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I'm looking for some input on a power supply problem...

I'm using a Mean Well LPV-60-36 power supply (output of 60 watts @ 36 volts, rated for 1.67A RMS) to power a DM542T stepper motor driver that's driving a NEMA23 stepper motor (rated up to 4.2A). The power supply is nominally marketed as a constant voltage "LED power supply", but my use case should be within its specs, and I need the IP67 rating to be used outside in Seattle's late Fall weather (it's for a Halloween prop).

As a baseline, this whole setup works fine when I'm running it off of my "cheap" switch-mode benchtop power supply @ 30 volts.

I'm facing a problem where the power supply seems to be triggering one of its overload protection mechanisms, and it shuts itself off until I power cycle with a ~60 second off time. The trigger is definitely instant velocity changes of around 20% or more (either positive or negative acceleration). The stepper motor driver has configurable current settings, ranging from 0.7A to 3.2A RMS. The problem seems to be more prominent when I've configured the driver to run at lower currents, and starts to go away as I run at higher currents near the power supply's rated output current limit.

I've put a 1000uF electrolytic capacitor (it's really 2 caps in series, since they're only rated for 35V each) on the motor driver's input / power supply output. This maybe helped just a bit, but the problem is still present.

I first suspected that a surge current was tripping the OCP, but I'm not able to measure it on any of my equipment. Using a multimeter in series in the circuit to measure amperage, the "max hold" mode never sees the current spike above what it was measuring just prior to the overload protection tripping - just under 0.7A, while the power supply is rated for 1.67A, so there should be plenty of headroom. Similarly, an AC current clamp meter on the power supply's input also doesn't measure a spike in input current. This doesn't seem to be over current protection.

I then measured the output voltage of the supply with my oscilloscope, and there's a fairly large ~1.6V peak-to-peak ripple when running the motor at higher speeds, but that doesn't seem to change when the overload protection is tripped. That's a much higher voltage ripple than what the power supply datasheet specifies, 150mV peak-to-peak, which is suspicious.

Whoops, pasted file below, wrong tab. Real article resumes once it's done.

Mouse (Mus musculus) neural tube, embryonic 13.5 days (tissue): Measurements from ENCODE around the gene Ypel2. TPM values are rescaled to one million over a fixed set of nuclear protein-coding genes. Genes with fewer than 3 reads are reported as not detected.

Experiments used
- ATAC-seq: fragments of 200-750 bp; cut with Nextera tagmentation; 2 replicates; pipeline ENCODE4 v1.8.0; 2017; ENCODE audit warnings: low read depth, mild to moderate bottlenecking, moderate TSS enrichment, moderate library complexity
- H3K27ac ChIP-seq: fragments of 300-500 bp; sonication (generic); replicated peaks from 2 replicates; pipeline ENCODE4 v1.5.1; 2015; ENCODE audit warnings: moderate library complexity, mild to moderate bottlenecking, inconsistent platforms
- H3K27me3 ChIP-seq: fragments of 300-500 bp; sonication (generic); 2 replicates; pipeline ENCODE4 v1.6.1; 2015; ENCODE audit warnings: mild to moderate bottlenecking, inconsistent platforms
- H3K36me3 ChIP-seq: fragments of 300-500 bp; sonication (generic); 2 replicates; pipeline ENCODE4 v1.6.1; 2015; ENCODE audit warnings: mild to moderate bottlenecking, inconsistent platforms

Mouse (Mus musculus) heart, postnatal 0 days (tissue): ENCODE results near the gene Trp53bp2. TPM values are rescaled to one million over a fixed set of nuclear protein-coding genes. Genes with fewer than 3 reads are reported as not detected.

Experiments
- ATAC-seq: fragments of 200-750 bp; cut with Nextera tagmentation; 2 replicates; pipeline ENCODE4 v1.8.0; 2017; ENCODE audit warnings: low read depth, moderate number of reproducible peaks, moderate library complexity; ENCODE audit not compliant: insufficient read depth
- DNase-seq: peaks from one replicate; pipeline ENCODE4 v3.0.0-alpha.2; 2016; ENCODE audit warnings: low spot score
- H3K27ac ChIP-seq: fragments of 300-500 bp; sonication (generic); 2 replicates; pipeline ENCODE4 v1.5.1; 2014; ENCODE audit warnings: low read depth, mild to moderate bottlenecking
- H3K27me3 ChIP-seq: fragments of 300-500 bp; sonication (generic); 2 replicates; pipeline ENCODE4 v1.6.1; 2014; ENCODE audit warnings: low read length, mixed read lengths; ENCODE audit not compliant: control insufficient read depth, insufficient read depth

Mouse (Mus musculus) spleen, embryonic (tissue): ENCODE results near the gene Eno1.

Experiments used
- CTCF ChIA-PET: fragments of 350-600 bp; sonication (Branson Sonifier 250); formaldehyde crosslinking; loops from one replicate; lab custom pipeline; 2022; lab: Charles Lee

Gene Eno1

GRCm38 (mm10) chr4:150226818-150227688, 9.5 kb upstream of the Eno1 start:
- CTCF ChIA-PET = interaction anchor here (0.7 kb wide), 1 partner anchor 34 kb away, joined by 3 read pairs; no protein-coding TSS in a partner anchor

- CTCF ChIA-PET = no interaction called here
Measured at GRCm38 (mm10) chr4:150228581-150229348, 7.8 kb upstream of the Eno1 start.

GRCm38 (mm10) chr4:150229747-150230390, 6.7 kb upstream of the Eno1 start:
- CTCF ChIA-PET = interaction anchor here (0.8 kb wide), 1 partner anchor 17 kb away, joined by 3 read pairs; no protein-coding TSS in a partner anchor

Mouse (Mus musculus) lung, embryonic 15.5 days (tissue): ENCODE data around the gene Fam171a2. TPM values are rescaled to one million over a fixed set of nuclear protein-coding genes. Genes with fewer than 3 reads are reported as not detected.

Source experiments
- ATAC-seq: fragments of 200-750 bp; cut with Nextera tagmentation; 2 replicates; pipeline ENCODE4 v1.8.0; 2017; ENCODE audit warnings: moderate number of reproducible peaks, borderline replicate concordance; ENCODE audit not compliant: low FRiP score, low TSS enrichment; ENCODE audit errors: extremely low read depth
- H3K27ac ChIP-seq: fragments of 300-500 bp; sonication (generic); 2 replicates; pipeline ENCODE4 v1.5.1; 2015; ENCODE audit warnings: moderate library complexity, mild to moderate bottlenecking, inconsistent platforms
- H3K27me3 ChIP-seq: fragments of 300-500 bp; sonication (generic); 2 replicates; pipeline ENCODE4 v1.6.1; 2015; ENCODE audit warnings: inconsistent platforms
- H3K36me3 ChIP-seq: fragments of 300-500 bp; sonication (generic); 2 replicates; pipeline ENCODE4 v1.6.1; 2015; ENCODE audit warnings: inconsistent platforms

Is a "LED power supply" nominally different than a "standard" power supply? Maybe the power supply is tuned for the load characteristics of LEDs, but the load characteristics of the stepper motor driver is just confusing its overload protection?

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  • \$\begingroup\$ Note: I'm aware that some LED power supplies are constant current, not constant voltage. But the power supply that I'm using is indeed constant voltage. More on this at electronics.stackexchange.com/questions/283861/… \$\endgroup\$ Oct 20, 2023 at 23:22
  • \$\begingroup\$ For reference,.for discussion, From Meanwell Datasheet: #1. "Suitable for LED related fixture or appliance (such as LED Decoration or Advertisement devices) (Note. 11)" #2. "Note 11: This product is not intended for LED lighting luminaire applications in the EU. (In the EU the LPF/NPF/XLG series are recommended.)" #3. "Constant voltage design" #4. "Protections: Short circuit / Over load / Over voltage" #5. "Fully encapsulated with IP67 level (Note. 7)" #6. Note 7: "Suitable for indoor use or outdoor use without direct sunlight exposure. Please avoid immerse in the water over 30 minute." \$\endgroup\$ Oct 21, 2023 at 0:12
  • \$\begingroup\$ The datasheet does not call this an "LED power supply". To me, what they are saying is that people use this power supply to feed their LED drivers. You still need current limiting for your LED's, either a current-limiting resistor, or a constant current LED driver. \$\endgroup\$ Oct 21, 2023 at 0:20

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The act of posting this question made me think of a different testing method with the oscilloscope, which led me to the answer.

  • Blue (channel 3) is the voltage of the power supply output, measured with DC coupling.